Now that's for an area with relatively few "hams."  If you are in an area with several repeaters that are busy then your experience will be somewhat better.  But then again, most of those who hang out on these upper bands are there for just one reason and that is to talk to others of the same mentality.  So again, what is there to talk about.

Before investing in equipment and or even working to pass the test, you should have investigated what you would be getting into.

Now, if you seriously want to play ham radio, you're going to have to operate from 6m down.  You don't  have to learn code.  Just upgrade to General and you have phone privileges.  Then you can find people who can and will talk.  You'll also find some lids and plan and simple AH's.  But for the most part, a good group of people to talk to....all over the world!  Learn CW and this group of people almost doubles and the gear becomes less complicated, expensive and perhaps even more fun.

Before writing off ham radio, you need to expand your horizons!  I think you'll be passing up the greatest hobby in the world if you don't.

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AD6KA
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Posts: 2232




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« Reply #3 on: April 09, 2012, 11:15:27 PM »

What K8AXW said x 1,000!

HF is where ham radio gets REALLY fun!
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K7MH
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Posts: 328




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« Reply #4 on: April 09, 2012, 11:42:22 PM »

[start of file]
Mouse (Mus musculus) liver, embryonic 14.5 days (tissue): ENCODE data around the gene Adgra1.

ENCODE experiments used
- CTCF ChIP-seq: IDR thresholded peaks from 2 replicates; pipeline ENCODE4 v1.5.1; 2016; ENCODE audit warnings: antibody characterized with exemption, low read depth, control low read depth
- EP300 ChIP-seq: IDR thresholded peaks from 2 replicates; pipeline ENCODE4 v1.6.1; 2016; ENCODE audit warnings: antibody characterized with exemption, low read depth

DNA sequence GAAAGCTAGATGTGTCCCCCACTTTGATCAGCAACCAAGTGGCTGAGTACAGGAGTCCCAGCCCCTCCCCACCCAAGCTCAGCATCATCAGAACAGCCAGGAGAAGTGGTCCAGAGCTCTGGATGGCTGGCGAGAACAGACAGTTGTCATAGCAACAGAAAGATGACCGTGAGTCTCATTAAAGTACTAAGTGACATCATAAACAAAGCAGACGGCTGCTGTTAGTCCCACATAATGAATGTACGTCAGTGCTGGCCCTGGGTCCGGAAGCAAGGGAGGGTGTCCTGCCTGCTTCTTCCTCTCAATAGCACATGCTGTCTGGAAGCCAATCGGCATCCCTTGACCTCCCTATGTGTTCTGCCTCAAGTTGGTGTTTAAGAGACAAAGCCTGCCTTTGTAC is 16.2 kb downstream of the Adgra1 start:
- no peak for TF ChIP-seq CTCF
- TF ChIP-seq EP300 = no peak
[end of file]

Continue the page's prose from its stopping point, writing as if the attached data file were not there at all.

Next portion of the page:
Yup.
If you are not on HF, you don't have any idea of what you are missing out on.
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WN2C
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Posts: 429




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« Reply #5 on: April 10, 2012, 01:28:39 AM »

David, don't let someone else make the decision for you as it seems that you are.  Your enjoyment of ham radio is up to you and what you do with it.  I looked at the repeater guide for West Virgina and looked you up on QRZ dot com.  You have quite a few repeaters around you but maybe you can't get into some due to the mountains in your area? Or poor antenna? Have you tried IRLP or Echo link? Are you learing any thing about antennas or other aspects of the hobby.  You need to decide what it is you want from ham radio! It is or can be a real learning experience as you go up the licensing ladder. Study for your General, get on HF were you can work the world!
Any way, good luck with what you decide.
73 de Rick wn2c
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STAYVERTICAL
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Posts: 854




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« Reply #6 on: April 10, 2012, 01:37:59 AM »

Hi David,

I totally agree with you on VHF/UHF.
Even in my city of millions, it is full of cliques, and is sort of like moving to a small town where it takes five generations to lose the outsider label.
I don't even bother to work VHF/UHF for that reason, and would really encourage you to get to a licence level where you can work H.F.

You will find it is like becoming a well travelled person as compared to someone who has never left sleepy hollow.
For a start, the number of modes used is diverse, the propagation will give you the most surprising results when least expected, and you will meet people on the air from foreign countries who will generally be interesting.
I have also made a lot of foreign ham friends who have visited me and vice versa, making this a great personal experience.